Volunteer SAR versus Fee for Service
Last week's article regarding private sector insurance/rescue as an alternative to volunteer Search and Rescue (SAR) left me wondering whose axe was being ground (Pique, Nov.29, "Is it time to adopt an insurance-based model for backcountry travel?").
It is difficult to understand how the Spearhead Huts Committee could tolerate its lead spokesperson making such presumptive and mean-spirited statements at a time when all others in the backcountry community are pulling together to meet the challenges faced by increasing recreation usage patterns.
Not one of the assertions made by Jayson Faulkner is true. Whistler Search and Rescue (WSAR) continues to enjoy tremendous community support as it has for the past 45 years. The team draws its collective strength through its 31 members who, in their professional lives, come from a diverse and talented field of skills. Seven members are mountain guides, five are professional ski patrol, two are practicing medical doctors, a couple of avalanche forecasters, dog handlers and a whole host of ardent outdoor enthusiasts. Mr. Faulkner's claim that a professional paid rescue service would somehow improve service is not supported by fact.
WSAR provides 24-hour, seven-day-a-week coverage, as do all other SAR teams in the province. All of these teams work under designated authority from the Crown (usually RCMP), and as such, have unlimited access to the entirety of provincial resources.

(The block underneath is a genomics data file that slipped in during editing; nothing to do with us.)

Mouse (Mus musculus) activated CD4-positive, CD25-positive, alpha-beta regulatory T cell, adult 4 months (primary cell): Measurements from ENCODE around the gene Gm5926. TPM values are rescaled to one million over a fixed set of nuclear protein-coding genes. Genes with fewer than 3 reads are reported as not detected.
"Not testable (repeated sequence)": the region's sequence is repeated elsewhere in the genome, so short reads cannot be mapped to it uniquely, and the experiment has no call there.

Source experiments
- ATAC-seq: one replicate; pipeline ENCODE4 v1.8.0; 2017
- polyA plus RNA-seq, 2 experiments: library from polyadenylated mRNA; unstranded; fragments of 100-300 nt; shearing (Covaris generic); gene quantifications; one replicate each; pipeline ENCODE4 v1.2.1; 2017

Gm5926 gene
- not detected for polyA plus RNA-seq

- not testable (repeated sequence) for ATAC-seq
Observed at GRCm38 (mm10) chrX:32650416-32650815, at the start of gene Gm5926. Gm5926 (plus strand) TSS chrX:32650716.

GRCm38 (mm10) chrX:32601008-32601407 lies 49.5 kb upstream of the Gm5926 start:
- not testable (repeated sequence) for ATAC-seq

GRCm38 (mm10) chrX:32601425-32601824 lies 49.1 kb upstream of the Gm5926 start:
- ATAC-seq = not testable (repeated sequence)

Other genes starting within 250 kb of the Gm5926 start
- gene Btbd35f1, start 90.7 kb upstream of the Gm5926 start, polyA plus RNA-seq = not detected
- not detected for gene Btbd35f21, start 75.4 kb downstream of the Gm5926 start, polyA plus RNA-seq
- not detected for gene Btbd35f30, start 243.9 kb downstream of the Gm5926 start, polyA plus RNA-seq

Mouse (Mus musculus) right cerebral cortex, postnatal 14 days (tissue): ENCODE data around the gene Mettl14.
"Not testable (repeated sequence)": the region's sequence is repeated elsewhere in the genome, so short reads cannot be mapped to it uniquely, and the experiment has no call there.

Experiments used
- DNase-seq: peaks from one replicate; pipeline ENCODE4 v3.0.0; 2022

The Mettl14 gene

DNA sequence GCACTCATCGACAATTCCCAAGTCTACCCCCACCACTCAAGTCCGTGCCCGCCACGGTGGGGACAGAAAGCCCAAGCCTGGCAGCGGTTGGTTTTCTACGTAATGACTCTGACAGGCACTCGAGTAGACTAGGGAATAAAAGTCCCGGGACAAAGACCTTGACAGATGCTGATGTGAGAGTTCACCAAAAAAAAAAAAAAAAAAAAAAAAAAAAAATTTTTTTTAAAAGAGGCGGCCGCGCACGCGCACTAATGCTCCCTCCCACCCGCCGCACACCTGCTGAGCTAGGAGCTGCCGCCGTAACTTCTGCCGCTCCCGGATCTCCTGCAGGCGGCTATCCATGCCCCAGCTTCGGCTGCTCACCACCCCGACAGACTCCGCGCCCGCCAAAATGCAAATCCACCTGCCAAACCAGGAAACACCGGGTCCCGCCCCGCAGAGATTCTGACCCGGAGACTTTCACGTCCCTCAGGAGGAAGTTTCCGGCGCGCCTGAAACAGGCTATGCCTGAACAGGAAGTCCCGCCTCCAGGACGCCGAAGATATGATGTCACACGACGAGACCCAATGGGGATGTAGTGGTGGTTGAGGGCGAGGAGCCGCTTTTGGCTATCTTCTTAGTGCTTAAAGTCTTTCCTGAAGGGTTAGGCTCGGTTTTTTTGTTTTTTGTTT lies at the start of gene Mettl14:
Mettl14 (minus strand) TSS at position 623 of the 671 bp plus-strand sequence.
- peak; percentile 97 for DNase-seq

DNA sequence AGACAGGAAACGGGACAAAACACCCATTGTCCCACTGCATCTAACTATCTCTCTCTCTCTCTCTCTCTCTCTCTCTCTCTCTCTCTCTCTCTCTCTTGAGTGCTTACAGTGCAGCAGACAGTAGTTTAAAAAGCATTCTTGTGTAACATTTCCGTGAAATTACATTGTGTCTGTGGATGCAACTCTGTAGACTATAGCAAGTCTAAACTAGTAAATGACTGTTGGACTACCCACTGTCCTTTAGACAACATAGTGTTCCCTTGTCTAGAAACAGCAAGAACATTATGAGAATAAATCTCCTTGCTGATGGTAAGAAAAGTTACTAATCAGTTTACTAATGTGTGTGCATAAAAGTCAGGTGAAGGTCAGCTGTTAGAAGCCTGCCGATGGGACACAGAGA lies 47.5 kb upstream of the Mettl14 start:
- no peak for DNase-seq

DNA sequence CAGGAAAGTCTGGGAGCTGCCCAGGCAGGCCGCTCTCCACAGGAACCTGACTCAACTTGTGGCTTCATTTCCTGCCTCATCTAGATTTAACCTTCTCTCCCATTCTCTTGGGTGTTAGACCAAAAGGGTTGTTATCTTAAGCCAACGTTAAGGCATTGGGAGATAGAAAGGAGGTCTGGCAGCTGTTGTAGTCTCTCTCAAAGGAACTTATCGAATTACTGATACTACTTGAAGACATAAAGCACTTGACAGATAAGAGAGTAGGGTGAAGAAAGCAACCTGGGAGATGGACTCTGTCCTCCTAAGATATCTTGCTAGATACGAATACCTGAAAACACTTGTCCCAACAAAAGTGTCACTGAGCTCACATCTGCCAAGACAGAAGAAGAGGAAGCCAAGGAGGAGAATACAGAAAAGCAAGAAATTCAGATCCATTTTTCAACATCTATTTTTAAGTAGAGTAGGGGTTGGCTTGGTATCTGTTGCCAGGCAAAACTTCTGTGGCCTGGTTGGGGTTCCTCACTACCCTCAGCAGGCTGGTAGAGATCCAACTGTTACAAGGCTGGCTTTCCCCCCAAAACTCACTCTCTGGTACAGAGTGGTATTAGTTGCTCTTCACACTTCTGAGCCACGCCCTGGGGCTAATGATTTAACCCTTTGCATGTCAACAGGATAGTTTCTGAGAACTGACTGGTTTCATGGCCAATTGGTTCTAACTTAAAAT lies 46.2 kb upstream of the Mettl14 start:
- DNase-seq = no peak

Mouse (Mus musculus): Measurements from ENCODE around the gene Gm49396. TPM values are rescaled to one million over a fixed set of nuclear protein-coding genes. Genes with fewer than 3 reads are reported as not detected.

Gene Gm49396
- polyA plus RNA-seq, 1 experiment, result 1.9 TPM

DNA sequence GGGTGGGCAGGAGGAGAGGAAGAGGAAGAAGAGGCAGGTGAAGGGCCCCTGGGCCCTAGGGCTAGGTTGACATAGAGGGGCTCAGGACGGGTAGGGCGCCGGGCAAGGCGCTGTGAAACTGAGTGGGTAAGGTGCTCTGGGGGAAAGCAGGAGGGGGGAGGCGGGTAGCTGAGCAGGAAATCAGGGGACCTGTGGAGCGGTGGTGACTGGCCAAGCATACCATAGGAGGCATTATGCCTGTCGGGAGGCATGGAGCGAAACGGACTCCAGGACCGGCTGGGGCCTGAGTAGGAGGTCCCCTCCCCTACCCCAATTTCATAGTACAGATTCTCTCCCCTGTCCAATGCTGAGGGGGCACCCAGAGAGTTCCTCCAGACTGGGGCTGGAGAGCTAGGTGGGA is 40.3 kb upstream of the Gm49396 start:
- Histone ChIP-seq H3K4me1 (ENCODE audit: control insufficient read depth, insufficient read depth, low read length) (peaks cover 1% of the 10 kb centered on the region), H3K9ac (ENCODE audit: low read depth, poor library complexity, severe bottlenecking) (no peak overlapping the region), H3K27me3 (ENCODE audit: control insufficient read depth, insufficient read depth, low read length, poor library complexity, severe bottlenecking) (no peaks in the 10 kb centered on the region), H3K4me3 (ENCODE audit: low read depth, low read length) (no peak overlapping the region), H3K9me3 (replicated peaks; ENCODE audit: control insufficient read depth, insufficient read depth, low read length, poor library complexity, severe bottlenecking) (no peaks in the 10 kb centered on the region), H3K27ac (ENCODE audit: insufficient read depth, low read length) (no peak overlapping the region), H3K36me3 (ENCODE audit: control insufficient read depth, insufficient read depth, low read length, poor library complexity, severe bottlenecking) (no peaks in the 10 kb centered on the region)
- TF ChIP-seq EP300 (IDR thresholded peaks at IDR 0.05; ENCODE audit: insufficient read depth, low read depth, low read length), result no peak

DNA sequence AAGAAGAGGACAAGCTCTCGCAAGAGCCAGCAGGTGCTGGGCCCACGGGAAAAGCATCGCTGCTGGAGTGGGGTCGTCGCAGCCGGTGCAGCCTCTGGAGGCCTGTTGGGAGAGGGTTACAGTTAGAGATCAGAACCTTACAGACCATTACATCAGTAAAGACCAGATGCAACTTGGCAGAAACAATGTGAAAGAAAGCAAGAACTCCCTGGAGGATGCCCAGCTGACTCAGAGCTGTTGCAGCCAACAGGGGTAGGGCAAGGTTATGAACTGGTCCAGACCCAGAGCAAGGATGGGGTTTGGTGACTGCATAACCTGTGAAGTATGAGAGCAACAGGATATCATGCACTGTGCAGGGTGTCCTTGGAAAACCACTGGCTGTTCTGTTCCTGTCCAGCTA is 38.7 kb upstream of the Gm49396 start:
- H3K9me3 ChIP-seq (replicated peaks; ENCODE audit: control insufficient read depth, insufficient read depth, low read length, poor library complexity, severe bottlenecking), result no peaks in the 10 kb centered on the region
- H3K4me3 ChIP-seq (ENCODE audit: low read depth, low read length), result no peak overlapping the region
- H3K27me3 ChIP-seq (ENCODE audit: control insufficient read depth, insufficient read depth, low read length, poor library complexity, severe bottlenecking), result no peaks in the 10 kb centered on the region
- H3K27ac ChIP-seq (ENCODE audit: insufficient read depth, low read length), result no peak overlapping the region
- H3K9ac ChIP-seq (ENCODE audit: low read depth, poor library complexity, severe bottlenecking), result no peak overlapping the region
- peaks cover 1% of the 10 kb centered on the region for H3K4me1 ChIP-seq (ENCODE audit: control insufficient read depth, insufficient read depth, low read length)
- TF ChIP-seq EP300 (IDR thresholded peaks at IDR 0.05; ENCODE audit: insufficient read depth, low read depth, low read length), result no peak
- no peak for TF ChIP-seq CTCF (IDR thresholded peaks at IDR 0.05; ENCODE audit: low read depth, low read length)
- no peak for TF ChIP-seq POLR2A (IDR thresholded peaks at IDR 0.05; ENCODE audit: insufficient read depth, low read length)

B.C. SAR teams provide this extraordinary level of service to all residents and visitors alike, and we do it for free.
The nature of SAR work is that the calls are completely random and often come in sets. When these waves of sometimes-tragic events occur, it is normal for some members to feel overcome and the challenge of dealing with the "burnout" that Mr. Faulkner refers to is one that we continue to address, and do so effectively. The notion that somehow this will eventually make the service delivery model unsustainable is nonsense.
More likely the cause of an unsustainable volunteer (free) SAR service would be borne from two conditions. The first being a significant loss in public support for community driven SAR teams, a trend that Mr. Faulkner apparently wishes to incubate and foster. And/or the failure of commercial entities to accept their fair share of responsibility for public safety when the venues they are creating lead to a substantial increase in backcountry recreation use and subsequent SAR service.
WSAR Society exists to provide aid to those persons or organizations whose capacity to help themselves in times of emergency has been surpassed. However, in order to meet this mandate, it is required that each person/organization maintains a level of preparedness adequate to cope with foreseeable events.
In the case of the Spearhead Huts, WSAR would recommend that the provision of a suitably trained and certified hut custodian be in attendance on a full-time basis to account for guests as they move through the hut system, attend to lesser medical issues and be available for notifications, avalanche advisories and timely weather-condition updates when evacuations are deemed necessary. The embrace of these simple responsibilities will reduce risk to both hut users and to WSAR members when they are required to perform their mandate.
Mr. Faulkner claims a need to penalize "unprepared hikers" and "persons making frivolous calls" in the belief that somehow a private, insurance-driven, paid-rescue service would mitigate this.